"Why Fight Club? It's not only one of the most bruising assaults on consumer culture since a pissed-off Naomi Klein got a shit toy in her Happy Meal, it's one of the last truly great films of the '90s – a middle-finger to the bullshit, logo-obsessed century it was about to swagger into. I can't think of a movie more in tune with TheShiznit.co.uk's policies of photoshopping funny captions on pictures of Taylor Lautner and making stupid animated gifs of Spider-Man. 

"Can you believe it's [15] years old? I can't remember a film that proved to be so eerily prescient – predicting the ubiquity of Apple even before the iPod and the rise of grass-roots social anarchy before Anonymous had a name. It delivers its message like a molotov cocktail through a window. Who wouldn't snap up the chance to watch it again, in a cinema environment, with loads of cool people? And me? An idiot, that's who. Are you an idiot? No? Then order your tickets NOW."


Chicago Reader review:
'This exercise in mainstream masochism, macho posturing, and designer-grunge fascism (1999) is borderline ridiculous. But it also happens to be David Fincher's richest movie—not only because it combines the others (Alien 3, Seven, The Game) with chunks of Performance, but also because it keeps topping its own giddy excesses. Adapted by Jim Uhls from Chuck Palahniuk's novel, this has something—but only something—to do with a bored Edward Norton encountering a nihilistic doppelganger (Brad Pitt) who teaches him that getting your brains bashed out is fun. Though you're barely allowed to disagree with him, your jaw is supposed to drop with admiring disbelief at the provocation, and the overall impression of complexity might easily be mistaken for the genuine article. In other words, this is American self-absorption at its finest.' 
Jonathan Rosenbaum


Here (and above) is the trailer.

Capital Celluloid 2015 - Day 270: Sun Sep 27

The Shining (Kubrick, 1980): Central Picturehouse, 4pm


This special screening of The Shining will be followed by an interview with executive producer Jan Harlan. He began working closely with Stanley Kubrick in 1969 and later became his brother-in-law. Jan collaborated with him on five of his films, from Barry Lyndon to A.I.: Artificial Intelligence. Jan directed and produced the acclaimed documentary Stanley Kubrick: A Life in Pictures. At this event’s interview, as well as the making of The Shining, he will discuss his other work with the legendary director.

If you want to read an intelligent discussion on the movie, and a good introduction to tonight's screening here is one by long-time fan Jonathan Romney in the Independent on Sunday.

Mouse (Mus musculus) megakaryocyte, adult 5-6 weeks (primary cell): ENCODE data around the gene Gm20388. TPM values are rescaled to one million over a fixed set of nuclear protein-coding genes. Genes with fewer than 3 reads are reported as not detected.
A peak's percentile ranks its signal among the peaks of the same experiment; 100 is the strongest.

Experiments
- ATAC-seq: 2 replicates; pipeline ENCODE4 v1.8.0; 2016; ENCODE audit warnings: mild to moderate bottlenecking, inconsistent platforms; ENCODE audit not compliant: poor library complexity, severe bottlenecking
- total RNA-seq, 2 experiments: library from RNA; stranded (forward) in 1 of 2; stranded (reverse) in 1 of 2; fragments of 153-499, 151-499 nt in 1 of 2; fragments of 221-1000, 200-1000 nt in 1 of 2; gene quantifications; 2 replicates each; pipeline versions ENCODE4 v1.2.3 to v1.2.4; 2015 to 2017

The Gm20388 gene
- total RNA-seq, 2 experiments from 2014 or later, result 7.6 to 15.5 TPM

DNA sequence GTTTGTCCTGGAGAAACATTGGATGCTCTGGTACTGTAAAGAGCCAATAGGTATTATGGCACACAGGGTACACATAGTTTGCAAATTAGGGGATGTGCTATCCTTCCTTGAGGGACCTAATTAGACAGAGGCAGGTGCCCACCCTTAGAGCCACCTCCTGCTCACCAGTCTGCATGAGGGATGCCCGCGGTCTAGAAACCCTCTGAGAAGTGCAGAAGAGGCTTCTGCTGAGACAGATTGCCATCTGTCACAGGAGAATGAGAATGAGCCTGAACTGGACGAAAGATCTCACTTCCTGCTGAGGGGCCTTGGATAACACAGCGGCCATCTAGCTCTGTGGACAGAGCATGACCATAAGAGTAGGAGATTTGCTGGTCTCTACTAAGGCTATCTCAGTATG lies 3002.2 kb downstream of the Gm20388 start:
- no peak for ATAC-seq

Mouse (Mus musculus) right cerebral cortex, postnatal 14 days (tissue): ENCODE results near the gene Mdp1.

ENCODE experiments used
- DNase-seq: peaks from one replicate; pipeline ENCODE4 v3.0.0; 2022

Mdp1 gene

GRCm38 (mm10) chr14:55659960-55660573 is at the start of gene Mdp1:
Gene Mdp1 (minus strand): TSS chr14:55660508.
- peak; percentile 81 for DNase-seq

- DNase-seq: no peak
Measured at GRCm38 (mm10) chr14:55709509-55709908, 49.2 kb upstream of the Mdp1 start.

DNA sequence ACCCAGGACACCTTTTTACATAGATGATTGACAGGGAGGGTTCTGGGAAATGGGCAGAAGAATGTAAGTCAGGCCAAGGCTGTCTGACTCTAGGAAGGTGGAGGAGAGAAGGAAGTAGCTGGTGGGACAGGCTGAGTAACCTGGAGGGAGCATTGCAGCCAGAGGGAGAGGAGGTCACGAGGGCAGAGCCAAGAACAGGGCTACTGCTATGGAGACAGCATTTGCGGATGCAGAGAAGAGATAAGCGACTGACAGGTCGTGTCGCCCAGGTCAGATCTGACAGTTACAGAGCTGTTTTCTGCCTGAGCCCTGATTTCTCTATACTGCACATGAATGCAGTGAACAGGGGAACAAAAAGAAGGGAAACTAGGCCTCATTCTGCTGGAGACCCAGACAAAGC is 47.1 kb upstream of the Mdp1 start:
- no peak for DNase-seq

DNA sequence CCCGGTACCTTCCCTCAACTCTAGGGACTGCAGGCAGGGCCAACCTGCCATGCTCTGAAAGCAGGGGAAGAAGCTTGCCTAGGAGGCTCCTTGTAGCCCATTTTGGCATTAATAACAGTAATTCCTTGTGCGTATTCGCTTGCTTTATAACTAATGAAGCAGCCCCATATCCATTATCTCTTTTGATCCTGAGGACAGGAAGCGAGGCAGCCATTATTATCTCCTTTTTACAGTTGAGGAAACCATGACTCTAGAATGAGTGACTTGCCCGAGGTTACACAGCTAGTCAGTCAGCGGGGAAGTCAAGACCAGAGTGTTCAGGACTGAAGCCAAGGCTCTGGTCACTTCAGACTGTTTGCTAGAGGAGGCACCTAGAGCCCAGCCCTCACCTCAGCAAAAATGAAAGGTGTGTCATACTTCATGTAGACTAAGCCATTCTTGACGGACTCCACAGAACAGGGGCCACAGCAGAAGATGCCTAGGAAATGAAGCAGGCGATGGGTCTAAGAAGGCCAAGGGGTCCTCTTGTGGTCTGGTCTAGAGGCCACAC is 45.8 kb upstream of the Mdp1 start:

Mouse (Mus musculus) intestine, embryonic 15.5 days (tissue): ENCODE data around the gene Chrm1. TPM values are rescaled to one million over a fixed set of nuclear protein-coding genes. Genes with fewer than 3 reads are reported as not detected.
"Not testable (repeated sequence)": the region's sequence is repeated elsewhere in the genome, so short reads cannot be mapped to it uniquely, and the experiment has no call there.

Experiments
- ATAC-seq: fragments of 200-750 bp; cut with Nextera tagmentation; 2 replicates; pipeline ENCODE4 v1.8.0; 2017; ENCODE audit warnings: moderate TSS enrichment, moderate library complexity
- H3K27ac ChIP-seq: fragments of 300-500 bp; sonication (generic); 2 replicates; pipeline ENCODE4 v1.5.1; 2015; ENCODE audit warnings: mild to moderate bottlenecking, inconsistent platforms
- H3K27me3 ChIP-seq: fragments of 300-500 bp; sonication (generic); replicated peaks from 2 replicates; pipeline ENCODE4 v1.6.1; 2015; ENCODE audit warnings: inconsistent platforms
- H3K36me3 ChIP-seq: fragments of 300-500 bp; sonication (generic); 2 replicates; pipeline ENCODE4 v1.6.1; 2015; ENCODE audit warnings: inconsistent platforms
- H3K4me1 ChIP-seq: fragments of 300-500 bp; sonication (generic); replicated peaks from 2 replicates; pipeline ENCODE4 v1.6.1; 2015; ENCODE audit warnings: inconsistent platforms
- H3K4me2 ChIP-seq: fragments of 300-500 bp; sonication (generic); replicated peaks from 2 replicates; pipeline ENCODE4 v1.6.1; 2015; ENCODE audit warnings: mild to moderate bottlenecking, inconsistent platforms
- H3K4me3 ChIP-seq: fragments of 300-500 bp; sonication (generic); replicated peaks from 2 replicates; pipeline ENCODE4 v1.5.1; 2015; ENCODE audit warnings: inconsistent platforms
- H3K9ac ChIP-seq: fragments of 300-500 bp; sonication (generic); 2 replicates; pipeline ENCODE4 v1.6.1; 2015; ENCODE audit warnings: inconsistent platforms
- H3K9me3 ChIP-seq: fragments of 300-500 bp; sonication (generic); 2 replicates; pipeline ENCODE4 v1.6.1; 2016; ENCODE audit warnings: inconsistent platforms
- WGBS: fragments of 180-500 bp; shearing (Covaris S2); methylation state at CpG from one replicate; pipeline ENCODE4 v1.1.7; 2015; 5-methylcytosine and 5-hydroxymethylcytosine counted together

Time Out review:
All of Stanley Kubrick’s films – be it ‘The Killing’ or ‘Eyes Wide Shut’ – demand to be seen on a big screen. They’re about people trapped in huge, indifferent machines gone wrong, from a heist plot to a spaceship, and only the huge indifference of the cinema does them justice. In ‘The Shining’, the machine is a haunted house: the Overlook Hotel, created by Stephen King and turned by Kubrick into an awry environment in which mental stability, supernatural malignance and the sense of space and time shimmer and warp to terrible effect.

The story sees Jack Torrance (Jack Nicholson) drag his wife Wendy (Shelley Duvall) and psychic son Danny (Danny Lloyd) up a mountain to be the hotel’s winter caretaker. Things go badly. This is the original 1980 US version, 24 minutes longer than the one familiar to UK audiences. On the upside, it fleshes out the family’s city life and includes an intriguing TV-watching motif; on the downside, there are some daft scare shots and it didn’t ever exactly feel short at two hours. Still, a masterpiece.
Ben Walters

Here is the trailer (above is another, and my favourite of all cinema trailers)

Tuesday, 8 September 2015

Capital Celluloid 2015 - Day 269: Sat Sep 26

The Mother (Michell, 2003): BFI Southbank, NFT2, 6.20pm


This overlooked film is one of John Waters' selections to accompany his season at BFI Southbank. Here (at the bottom of the page) are all the movies Waters has selected, which included the delirious Trog and the brilliant and underrated The Deep Blue Sea.

Time Out review:
Anyone who thought the film Calendar Girls bottled it will find this an altogether meatier proposition. Scripted by the congenitally unsentimental Hanif Kureishi, The Mother gives Anne Reid the role of a lifetime as the recently widowed May, who comes down to stay with her middle class son in London and can't find the courage to leave. Even then, it's only her son's friend Darren (Daniel Craig) who sees May as a person, not an antiquated nuisance. They become friends and, secretly, lovers. Reid is wonderful, subtly revealing a difficult, longtime repressed woman coming out of her shell under the attentive curiosity of the younger man. The director, Roger Michell, treats the sex scenes just so, with frankness, humour and compassion. It's only in the wider social realm that this affair assumes the status of taboo. May's grown children busily set about fixing her up with a likely partner never imagining the object of her real heart's desire lies so close to home. Very handsomely shot, the film exists in an altogether different zone to Michell's Notting Hill - this is a London natives may actually recognise. It's a shame, though, that the melodramatic showdown at the end of the movie smacks of nothing more than bad faith. 
Tom Charity